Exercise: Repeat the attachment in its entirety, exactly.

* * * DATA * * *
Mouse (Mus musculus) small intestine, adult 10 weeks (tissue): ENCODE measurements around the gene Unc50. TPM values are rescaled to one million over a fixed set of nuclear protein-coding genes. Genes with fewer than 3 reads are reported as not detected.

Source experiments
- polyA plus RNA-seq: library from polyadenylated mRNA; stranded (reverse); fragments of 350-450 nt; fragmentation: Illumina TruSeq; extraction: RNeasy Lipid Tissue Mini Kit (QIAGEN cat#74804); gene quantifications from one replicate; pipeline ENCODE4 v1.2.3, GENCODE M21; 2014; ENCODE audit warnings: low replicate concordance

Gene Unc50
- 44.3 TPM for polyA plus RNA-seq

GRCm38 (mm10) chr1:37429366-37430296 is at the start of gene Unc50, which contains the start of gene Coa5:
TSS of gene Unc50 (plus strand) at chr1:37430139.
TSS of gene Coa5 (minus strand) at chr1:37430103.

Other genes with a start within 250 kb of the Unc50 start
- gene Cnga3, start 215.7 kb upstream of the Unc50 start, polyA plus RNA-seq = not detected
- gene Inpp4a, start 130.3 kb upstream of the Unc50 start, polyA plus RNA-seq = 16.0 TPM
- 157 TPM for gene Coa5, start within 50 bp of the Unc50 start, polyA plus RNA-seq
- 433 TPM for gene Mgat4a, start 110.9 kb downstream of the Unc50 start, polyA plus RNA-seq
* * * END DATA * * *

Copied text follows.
Mouse (Mus musculus) small intestine, adult 10 weeks (tissue): ENCODE measurements around the gene Unc50. TPM values are rescaled to one million over a fixed set of nuclear protein-coding genes. Genes with fewer than 3 reads are reported as not detected.

Source experiments
- polyA plus RNA-seq: library from polyadenylated mRNA; stranded (reverse); fragments of 350-450 nt; fragmentation: Illumina TruSeq; extraction: RNeasy Lipid Tissue Mini Kit (QIAGEN cat#74804); gene quantifications from one replicate; pipeline ENCODE4 v1.2.3, GENCODE M21; 2014; ENCODE audit warnings: low replicate concordance

Gene Unc50
- 44.3 TPM for polyA plus RNA-seq

GRCm38 (mm10) chr1:37429366-37430296 is at the start of gene Unc50, which contains the start of gene Coa5:
TSS of gene Unc50 (plus strand) at chr1:37430139.
TSS of gene Coa5 (minus strand) at chr1:37430103.

Other genes with a start within 250 kb of the Unc50 start
- gene Cnga3, start 215.7 kb upstream of the Unc50 start, polyA plus RNA-seq = not detected
- gene Inpp4a, start 130.3 kb upstream of the Unc50 start, polyA plus RNA-seq = 16.0 TPM
- 157 TPM for gene Coa5, start within 50 bp of the Unc50 start, polyA plus RNA-seq
- 433 TPM for gene Mgat4a, start 110.9 kb downstream of the Unc50 start, polyA plus RNA-seq